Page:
The Intelligence Advanced Research Projects Activity's (IARPA's) Finder Program aims to build on existing geo-tagging technologies to identify locations in photographs even when they're not widely traveled or well known. The organization's Office of Incisive Analysis is overseeing the project, which also is posted on FedBizOpps.gov.
If successful, the project should "deliver rigorously tested solutions for the image/video geolocation task in any outdoor terrestrial location," according to IARPA. Agencies, for instance, could use the technology to identify locations in photographs of suspected or known terrorists to pinpoint where they are so they can be monitored or apprehended.
Existing geo-tagging systems use a variety of ways--including large-scale ground-level image acquisition, crowdsourcing, and sophisticated image matching--to identify locations in photographs, IARPA said in a solicitation about the project posted on its website.
However, these tend to work best in geographic areas "with significant population densities or that are well traveled by tourists, and where the query image or video contains notable features such as mountains or buildings," according to IARPA.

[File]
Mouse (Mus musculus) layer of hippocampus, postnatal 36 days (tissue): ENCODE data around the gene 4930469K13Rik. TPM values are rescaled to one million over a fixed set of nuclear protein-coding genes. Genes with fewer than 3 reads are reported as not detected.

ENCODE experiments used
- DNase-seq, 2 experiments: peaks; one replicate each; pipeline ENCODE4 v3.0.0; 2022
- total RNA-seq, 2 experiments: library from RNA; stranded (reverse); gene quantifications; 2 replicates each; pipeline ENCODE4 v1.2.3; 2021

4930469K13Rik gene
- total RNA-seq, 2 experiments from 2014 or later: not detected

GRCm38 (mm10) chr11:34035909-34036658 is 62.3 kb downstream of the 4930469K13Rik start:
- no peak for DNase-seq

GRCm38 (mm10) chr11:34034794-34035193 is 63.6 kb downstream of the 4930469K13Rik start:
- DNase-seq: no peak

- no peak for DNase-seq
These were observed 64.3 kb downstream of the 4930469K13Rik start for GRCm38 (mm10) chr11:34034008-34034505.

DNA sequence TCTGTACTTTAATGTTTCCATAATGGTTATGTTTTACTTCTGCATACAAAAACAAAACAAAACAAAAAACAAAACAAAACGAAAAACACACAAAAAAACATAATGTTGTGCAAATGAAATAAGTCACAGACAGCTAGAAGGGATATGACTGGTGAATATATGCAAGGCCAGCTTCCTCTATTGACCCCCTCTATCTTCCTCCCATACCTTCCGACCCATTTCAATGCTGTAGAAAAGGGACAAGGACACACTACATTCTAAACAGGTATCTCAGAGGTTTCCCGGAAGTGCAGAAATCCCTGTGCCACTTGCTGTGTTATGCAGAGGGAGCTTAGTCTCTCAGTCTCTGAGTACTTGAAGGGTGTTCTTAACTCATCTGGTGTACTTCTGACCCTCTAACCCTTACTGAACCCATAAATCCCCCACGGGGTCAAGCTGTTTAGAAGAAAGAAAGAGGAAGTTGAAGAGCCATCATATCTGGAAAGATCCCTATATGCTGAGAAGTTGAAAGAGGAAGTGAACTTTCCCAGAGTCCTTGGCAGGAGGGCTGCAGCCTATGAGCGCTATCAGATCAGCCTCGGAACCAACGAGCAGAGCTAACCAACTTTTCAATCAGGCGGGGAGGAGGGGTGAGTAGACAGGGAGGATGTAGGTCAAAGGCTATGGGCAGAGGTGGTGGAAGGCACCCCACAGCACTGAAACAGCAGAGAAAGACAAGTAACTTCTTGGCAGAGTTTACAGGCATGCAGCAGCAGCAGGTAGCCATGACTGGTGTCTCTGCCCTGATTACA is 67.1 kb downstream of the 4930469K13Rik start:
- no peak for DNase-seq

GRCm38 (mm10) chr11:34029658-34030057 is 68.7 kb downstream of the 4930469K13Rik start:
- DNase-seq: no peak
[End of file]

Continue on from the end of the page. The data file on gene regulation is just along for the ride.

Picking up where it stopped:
But identifying locations in photographs for places that don't meet these criteria has been difficult, though intelligence agencies have certainly tried to do so.
In the past, analysts have used reference data from a number of sources--including overhead and ground-based images, digital elevation data, existing well-understood image collections, surface geology, geography, and cultural information--to determine a location in a photograph.
Understandably, however, this process is "an extremely time-consuming and labor-intensive activity," according to IARPA, that's met with "limited success."
The goals of the Finder Program are to build on existing geo-location and geo-tagging technologies to integrate analysts' own abilities so the two together can be used in photograph-location analysis, according to IARPA. Modern image-capturing devices tag the photographs they take with a global positioning system (GPS) identifier, which is the basis for such technologies.
The organization also hopes to fuse a range of publicly available data sources and enhance automated geo-location technologies so they can work over all terrains and large search areas, it said.
What industry can teach government about IT innovation and efficiency. Also in the new, all-digital issue of InformationWeek Government: Federal agencies have to shift from annual IT security assessments to continuous monitoring of their risks. Download it now. (Free registration required.)